That much is history. Now whether this same Nicholas, who apparently has been dead for 1500 years, really dresses up in a red suit and flies around in a sleigh drawn by eight tiny reindeer, I don't know. I've never actually seen it, but then I've never seen an atom, either.

I realize, of course, that Santa Claus has been shamelessly exploited by those heartless toymakers whose chief intention is to turn our children into mindless, greedy consumers. But that's not Santa's fault. I have a feeling that his image has been stolen, and the old gentleman is just too kind to sue.

The one thing I have noticed about Mr. Claus is that he never brings a child something his parents don't think he should have. So, if you want to set some limits on Christmas, Santa's on your side.

Better yet, go and do as Nicholas did. Make helping a needy child a part of your Christmas celebration. And then who's to say there's no Santa Claus?

–December 1992

 page 101
from Seeing Things: Everyday Encounters With God© 1995 by Joe Crisp


Sylvester died last Friday.

Sylvester was our cat. She was a good cat. She never asked for much, just a bowl of milk in the morning, and a dish of food at night. She wasn't given to lavish displays of affection, but she was loyal and she took care of herself. Even when we were gone to California for nine weeks, she stayed around the house and waited patiently for our return.

Sylvester's death was not really a surprise. She had been ill since at least last summer. We had known that, sooner or later, we would have to "put her to sleep." She had not been eating for the last week or so. But in spite of the warning signs, death, as always, came unexpectedly.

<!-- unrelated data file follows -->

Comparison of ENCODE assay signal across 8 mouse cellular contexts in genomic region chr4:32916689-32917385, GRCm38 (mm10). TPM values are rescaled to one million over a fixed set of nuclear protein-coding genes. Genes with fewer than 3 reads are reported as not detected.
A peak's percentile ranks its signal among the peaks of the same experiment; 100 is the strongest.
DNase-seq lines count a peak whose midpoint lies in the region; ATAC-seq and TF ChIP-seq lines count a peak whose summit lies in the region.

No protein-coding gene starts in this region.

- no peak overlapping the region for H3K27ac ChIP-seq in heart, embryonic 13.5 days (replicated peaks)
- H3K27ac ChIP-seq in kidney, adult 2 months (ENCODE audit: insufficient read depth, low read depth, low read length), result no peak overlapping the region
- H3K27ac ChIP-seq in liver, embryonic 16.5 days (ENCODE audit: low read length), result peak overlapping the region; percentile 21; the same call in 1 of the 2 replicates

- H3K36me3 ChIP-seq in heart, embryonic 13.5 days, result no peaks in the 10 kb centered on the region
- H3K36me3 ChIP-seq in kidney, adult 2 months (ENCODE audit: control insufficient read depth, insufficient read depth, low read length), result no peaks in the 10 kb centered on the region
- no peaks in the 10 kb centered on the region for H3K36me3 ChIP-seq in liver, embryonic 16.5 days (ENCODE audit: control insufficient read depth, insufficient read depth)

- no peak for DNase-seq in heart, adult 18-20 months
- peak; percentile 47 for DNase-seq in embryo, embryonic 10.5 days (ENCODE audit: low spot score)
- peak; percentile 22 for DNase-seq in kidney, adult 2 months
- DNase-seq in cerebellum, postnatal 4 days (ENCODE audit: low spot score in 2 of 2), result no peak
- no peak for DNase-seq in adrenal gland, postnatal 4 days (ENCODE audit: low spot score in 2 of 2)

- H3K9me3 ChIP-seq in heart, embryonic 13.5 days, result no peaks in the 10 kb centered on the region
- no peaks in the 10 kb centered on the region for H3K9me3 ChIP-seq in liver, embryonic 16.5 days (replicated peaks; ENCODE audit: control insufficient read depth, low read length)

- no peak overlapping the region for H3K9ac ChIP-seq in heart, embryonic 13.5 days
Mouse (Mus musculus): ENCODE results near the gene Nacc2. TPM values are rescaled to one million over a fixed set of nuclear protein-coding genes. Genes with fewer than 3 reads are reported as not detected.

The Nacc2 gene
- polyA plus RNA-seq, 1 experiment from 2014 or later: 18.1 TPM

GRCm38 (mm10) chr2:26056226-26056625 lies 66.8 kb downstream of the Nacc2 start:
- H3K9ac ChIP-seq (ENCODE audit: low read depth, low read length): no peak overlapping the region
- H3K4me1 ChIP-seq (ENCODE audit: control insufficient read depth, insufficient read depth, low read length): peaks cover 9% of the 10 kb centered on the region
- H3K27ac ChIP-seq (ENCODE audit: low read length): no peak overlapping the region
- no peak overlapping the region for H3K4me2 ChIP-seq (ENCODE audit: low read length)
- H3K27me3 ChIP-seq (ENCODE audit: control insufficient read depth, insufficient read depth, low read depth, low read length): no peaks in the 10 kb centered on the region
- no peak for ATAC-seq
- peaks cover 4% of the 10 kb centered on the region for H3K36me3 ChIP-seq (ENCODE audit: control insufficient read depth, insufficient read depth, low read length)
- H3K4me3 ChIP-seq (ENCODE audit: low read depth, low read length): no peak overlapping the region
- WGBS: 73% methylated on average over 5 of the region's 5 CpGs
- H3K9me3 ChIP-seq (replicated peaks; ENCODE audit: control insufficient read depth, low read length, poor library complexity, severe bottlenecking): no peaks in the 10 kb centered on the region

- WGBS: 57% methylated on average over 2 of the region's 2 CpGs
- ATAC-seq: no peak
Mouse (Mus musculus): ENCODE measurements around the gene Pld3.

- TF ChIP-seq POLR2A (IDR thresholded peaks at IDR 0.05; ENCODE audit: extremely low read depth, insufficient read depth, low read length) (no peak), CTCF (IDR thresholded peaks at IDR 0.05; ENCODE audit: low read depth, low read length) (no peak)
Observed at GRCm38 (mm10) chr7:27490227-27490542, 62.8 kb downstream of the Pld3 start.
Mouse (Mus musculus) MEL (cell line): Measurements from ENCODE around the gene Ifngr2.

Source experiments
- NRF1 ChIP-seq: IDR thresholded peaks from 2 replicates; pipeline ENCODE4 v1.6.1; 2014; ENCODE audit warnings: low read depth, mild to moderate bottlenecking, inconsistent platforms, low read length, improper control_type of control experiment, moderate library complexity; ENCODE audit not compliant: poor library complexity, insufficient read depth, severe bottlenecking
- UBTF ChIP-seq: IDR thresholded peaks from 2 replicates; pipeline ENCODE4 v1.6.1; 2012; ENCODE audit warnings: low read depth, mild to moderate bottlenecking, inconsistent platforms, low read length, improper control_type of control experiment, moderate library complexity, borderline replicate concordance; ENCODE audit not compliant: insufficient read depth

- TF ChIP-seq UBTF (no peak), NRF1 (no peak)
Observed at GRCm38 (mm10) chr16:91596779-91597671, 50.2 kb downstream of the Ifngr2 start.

Linda was out of town. The girls were in school. I was at home eating lunch. I had things to do. I had my afternoon neatly planned. But then after lunch I found Sylvester lying in the driveway, gasping for breath, too weak to stand.

It was not the way I wanted it. I wanted the girls to be there to say good-bye. But death has its own timetable. I could not let her suffer. I called the animal shelter. Yes, the vet was there. Yes, he could do the job if I could bring her right away.

Right away. I was not ready, but I had to take her.

Melanie was angry when I told her after school. "You didn't let us say good-bye," she said accusingly. Then she fell into my arms and cried the pure, innocent tears of childhood. "It was those other people's fault," she sobbed, meaning those indefinite folks out there who failed to vaccinate their cats who gave the disease to Sylvester.